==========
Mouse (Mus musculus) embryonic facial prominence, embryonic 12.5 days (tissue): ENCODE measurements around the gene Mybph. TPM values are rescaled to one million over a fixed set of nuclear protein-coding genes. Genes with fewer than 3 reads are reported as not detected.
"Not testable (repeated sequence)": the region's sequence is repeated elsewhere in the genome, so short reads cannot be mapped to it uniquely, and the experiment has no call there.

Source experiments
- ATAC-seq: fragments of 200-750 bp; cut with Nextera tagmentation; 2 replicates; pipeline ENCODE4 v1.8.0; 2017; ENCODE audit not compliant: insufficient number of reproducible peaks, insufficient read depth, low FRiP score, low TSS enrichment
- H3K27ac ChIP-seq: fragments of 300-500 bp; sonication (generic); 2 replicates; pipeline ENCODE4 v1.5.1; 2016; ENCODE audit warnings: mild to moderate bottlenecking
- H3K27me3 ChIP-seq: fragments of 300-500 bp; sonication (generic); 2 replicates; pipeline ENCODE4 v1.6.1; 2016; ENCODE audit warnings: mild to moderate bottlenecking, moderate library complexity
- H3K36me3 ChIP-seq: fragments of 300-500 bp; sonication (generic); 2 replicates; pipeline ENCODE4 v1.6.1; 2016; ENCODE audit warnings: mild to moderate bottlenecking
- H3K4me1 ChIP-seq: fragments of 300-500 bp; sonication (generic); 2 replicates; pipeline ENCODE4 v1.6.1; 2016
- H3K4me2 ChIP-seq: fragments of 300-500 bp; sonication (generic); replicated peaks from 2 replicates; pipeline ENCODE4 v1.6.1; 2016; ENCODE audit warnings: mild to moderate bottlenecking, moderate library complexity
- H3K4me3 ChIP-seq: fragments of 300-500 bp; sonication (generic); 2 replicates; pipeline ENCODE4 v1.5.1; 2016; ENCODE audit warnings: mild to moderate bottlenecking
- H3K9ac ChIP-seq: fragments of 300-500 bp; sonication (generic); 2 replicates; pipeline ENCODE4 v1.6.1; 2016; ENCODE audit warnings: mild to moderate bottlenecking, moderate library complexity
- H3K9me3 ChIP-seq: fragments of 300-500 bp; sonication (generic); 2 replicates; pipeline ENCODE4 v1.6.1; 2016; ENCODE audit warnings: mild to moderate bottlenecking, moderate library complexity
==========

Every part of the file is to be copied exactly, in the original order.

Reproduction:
Mouse (Mus musculus) embryonic facial prominence, embryonic 12.5 days (tissue): ENCODE measurements around the gene Mybph. TPM values are rescaled to one million over a fixed set of nuclear protein-coding genes. Genes with fewer than 3 reads are reported as not detected.
"Not testable (repeated sequence)": the region's sequence is repeated elsewhere in the genome, so short reads cannot be mapped to it uniquely, and the experiment has no call there.

Source experiments
- ATAC-seq: fragments of 200-750 bp; cut with Nextera tagmentation; 2 replicates; pipeline ENCODE4 v1.8.0; 2017; ENCODE audit not compliant: insufficient number of reproducible peaks, insufficient read depth, low FRiP score, low TSS enrichment
- H3K27ac ChIP-seq: fragments of 300-500 bp; sonication (generic); 2 replicates; pipeline ENCODE4 v1.5.1; 2016; ENCODE audit warnings: mild to moderate bottlenecking
- H3K27me3 ChIP-seq: fragments of 300-500 bp; sonication (generic); 2 replicates; pipeline ENCODE4 v1.6.1; 2016; ENCODE audit warnings: mild to moderate bottlenecking, moderate library complexity
- H3K36me3 ChIP-seq: fragments of 300-500 bp; sonication (generic); 2 replicates; pipeline ENCODE4 v1.6.1; 2016; ENCODE audit warnings: mild to moderate bottlenecking
- H3K4me1 ChIP-seq: fragments of 300-500 bp; sonication (generic); 2 replicates; pipeline ENCODE4 v1.6.1; 2016
- H3K4me2 ChIP-seq: fragments of 300-500 bp; sonication (generic); replicated peaks from 2 replicates; pipeline ENCODE4 v1.6.1; 2016; ENCODE audit warnings: mild to moderate bottlenecking, moderate library complexity
- H3K4me3 ChIP-seq: fragments of 300-500 bp; sonication (generic); 2 replicates; pipeline ENCODE4 v1.5.1; 2016; ENCODE audit warnings: mild to moderate bottlenecking
- H3K9ac ChIP-seq: fragments of 300-500 bp; sonication (generic); 2 replicates; pipeline ENCODE4 v1.6.1; 2016; ENCODE audit warnings: mild to moderate bottlenecking, moderate library complexity
- H3K9me3 ChIP-seq: fragments of 300-500 bp; sonication (generic); 2 replicates; pipeline ENCODE4 v1.6.1; 2016; ENCODE audit warnings: mild to moderate bottlenecking, moderate library complexity